In this session, we will be discussing the consumer medication information for guanfacine, trade name TenexTM.

What it’s for & How to take

Guanfacine works in your brain to relax pressure on your blood vessels. This medication is used to treat high blood pressure. Guanfacine is also used for the treatment of other conditions not listed here. If you are using this medication for something other than high blood pressure, please discuss this with your doctor or pharmacist.

Guanfacine is also available in an extended-release tablet under the trade name of IntunivTM and is used to treat attention deficit hyperactivity disorder. Guanfacine ER will be reviewed in a separate session.

If high blood pressure is not treated, your blood vessels will harden, and this will eventually lead to a heart attack or a stroke. High blood pressure may also cause vision problems, kidney failure and eventually heart failure.

Guanfacine is usually taken once daily at bedtime or as directed by your doctor. You may take this medication with or without food. Take guanfacine at the same time each day with a full glass of water.

If you forget to take a dose, take it as soon as you remember. If it is near the time of your next dose, skip it and continue with your normal dose time. Do not take a double dose to make up the missed dose.

Keep using this medication, even if you don’t feel sick. You may need to treat your high blood pressure for many years.

Your blood pressure should be checked often to make sure the medication is working correctly.

Warnings & Cautions

  • Do not stop guanfacine or decrease the dose unless your doctor tells you to do so. If you stop this medication quickly, you may feel nervous and shaky. Your blood pressure may increase very quickly if this medication is stopped too quickly.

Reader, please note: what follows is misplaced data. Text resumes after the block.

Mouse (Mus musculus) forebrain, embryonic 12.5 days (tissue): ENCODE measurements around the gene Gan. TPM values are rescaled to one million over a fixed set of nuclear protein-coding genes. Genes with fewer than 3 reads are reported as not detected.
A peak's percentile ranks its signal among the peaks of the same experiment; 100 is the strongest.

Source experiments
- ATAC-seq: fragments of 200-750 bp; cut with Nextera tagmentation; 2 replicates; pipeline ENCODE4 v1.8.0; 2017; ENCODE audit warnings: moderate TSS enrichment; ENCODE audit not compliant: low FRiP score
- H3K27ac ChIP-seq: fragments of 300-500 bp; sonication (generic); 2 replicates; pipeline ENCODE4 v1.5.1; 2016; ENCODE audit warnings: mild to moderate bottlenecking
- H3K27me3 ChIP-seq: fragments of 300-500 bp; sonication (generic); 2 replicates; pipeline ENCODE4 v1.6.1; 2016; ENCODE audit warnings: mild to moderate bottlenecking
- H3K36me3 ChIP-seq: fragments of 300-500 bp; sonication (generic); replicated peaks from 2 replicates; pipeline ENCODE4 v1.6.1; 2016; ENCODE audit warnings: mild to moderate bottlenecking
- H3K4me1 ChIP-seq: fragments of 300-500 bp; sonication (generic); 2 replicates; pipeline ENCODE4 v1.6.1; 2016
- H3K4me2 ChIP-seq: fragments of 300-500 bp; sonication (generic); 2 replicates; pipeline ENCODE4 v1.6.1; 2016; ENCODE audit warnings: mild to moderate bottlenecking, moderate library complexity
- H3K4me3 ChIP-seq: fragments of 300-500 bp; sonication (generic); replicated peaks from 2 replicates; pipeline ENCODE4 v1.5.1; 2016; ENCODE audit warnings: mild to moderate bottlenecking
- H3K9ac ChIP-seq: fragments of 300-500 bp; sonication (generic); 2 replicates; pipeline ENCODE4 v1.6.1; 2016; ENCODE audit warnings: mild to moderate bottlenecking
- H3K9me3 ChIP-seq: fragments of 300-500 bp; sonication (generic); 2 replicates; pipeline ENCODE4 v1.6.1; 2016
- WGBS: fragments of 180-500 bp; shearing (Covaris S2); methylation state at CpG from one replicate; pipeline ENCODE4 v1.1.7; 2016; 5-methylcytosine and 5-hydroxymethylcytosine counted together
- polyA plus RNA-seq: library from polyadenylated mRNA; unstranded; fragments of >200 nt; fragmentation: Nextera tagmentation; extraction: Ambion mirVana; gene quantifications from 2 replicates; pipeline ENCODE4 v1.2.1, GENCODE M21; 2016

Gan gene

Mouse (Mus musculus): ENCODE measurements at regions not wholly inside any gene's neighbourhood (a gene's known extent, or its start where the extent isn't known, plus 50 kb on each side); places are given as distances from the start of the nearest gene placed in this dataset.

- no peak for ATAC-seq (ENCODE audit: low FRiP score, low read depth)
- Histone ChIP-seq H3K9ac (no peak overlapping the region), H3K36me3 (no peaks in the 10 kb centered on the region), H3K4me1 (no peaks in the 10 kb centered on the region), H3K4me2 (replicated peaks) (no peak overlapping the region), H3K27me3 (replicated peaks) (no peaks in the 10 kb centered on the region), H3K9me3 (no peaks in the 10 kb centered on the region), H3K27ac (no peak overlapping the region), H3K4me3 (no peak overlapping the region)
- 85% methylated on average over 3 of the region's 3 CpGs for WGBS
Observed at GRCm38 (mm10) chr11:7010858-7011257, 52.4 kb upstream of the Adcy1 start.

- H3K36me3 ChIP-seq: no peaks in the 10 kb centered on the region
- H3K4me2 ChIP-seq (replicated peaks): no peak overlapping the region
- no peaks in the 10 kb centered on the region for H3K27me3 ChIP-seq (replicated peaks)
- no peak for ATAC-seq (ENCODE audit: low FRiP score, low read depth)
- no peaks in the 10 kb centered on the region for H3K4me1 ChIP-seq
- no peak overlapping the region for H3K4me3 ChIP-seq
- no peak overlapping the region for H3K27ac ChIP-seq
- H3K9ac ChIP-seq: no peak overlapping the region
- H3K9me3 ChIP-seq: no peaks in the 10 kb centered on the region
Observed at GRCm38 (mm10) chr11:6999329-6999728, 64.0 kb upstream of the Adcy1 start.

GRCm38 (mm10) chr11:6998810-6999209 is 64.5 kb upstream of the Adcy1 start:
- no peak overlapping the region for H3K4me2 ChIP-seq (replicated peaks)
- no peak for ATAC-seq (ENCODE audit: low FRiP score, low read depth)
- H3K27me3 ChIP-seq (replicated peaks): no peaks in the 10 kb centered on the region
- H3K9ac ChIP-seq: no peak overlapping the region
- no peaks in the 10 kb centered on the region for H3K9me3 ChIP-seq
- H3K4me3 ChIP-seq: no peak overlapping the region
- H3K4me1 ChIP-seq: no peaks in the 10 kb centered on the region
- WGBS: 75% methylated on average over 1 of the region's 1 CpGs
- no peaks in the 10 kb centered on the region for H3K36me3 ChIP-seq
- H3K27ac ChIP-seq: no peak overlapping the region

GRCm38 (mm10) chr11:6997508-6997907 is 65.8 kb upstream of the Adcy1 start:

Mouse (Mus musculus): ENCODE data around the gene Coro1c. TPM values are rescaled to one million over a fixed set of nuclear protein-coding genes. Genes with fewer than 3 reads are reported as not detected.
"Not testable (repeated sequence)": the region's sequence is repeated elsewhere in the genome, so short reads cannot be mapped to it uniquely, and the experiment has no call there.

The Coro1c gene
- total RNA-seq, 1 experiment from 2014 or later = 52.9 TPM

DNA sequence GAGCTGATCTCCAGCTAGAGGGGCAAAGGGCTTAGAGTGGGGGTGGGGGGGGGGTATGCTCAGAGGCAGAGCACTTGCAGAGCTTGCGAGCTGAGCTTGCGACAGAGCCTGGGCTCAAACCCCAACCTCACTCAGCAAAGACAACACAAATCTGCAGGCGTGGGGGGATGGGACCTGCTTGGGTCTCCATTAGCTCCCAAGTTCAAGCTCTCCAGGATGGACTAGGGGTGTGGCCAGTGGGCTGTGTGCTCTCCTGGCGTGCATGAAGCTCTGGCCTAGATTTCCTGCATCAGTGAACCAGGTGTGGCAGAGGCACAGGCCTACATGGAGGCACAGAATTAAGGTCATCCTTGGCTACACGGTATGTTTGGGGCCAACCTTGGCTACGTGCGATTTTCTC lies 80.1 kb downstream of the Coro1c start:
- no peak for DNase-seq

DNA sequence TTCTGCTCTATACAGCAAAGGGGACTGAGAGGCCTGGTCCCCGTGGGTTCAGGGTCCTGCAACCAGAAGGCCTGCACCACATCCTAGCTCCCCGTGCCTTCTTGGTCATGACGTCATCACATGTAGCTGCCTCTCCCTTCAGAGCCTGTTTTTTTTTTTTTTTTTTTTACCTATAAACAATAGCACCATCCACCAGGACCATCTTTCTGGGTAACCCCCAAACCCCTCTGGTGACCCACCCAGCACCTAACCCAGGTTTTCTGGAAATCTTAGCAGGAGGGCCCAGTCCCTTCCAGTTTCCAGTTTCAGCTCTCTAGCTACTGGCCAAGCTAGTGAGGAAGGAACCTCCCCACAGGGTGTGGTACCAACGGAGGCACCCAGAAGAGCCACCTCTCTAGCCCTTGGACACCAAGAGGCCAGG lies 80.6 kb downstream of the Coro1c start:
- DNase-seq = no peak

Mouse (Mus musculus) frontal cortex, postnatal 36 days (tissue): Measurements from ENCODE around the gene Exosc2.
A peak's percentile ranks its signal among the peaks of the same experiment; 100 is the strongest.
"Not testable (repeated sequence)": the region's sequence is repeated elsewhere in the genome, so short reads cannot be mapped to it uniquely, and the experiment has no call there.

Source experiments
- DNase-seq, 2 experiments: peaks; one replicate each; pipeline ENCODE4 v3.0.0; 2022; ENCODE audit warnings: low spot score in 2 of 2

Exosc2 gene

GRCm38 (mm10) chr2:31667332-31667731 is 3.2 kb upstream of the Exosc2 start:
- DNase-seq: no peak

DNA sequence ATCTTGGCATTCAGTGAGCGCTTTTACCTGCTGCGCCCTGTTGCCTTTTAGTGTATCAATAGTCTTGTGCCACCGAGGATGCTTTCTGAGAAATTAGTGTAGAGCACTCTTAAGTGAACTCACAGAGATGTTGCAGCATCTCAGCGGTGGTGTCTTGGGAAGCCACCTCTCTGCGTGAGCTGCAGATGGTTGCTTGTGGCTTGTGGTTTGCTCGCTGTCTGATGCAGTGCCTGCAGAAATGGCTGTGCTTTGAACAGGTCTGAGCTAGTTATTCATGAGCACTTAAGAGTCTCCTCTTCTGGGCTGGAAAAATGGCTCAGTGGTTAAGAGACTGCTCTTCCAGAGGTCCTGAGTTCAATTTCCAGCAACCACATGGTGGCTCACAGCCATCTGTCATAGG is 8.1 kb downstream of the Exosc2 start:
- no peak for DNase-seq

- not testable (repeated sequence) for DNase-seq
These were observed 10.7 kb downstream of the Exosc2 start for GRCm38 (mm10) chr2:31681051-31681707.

• If you need to stop this medication, your doctor may slowly decrease your dose over 1-2 weeks to decrease the chance of heart problems.
  • Blood pressure medication may make you feel light-headed or dizzy. Take it slow when you go from a sitting to standing position. Balance yourself to make sure you are stable before taking a step.
  • The elderly may be more sensitive to the side effects of this medication, especially the drowsiness and dizziness. The chance of loss of balance and falling are increased.
  • Let your pharmacist or doctor know if you are pregnant or breastfeeding before taking this medication.
  • This medication may make you dizzy, drowsy, or blur your vision. Do not drive or do any activity that requires focus and attention until you are sure you can do them safely. Avoid alcoholic beverages while taking guanfacine.

Interactions & Side Effects

  • Tell your pharmacist or doctor all your medication allergies so they may determine if guanfacine is safe for you to take.
  • Avoid dangerous drug interactions. Tell your pharmacist or doctor all the other medication you are taking, including over the counter supplements, even if you don’t take them very often.
  • Ask your doctor if this medication is safe to take with your current health conditions. Tell your doctor if you have any history of heart rhythm problems, liver or kidney disease, diabetes, any circulation problems, or any mental/mood issues.
  • While taking this medication, you may feel some drowsiness, constipation and possibly a dry mouth. If these or any other unwanted side effects persist, contact your doctor or pharmacist to talk about it with them.
  • Call your doctor right away if you feel severe dizziness or fainting, very slow heartbeat, or any big mood changes such as depression or agitation.
  • Call emergency 911 if you have any symptoms of a heart attack such as chest and left arm pain, shortness of breath and sweating or if you have symptoms of a stroke such as weakness on one side of your body, slurred speech, sudden vision changes, and confusion.

If you have any questions about what you have heard, contact your pharmacist or doctor. This session does not include all the potential interactions or side effects that this medication may cause. Ask your pharmacist how your medication should be stored and how you should dispose of it when you are done taking it. Do not share your medication with anyone, ever. Remember, this is not meant to replace your counseling session with your pharmacist. In case of overdose, call your local poison control center at 1-800-222-1222.

Updated 7/20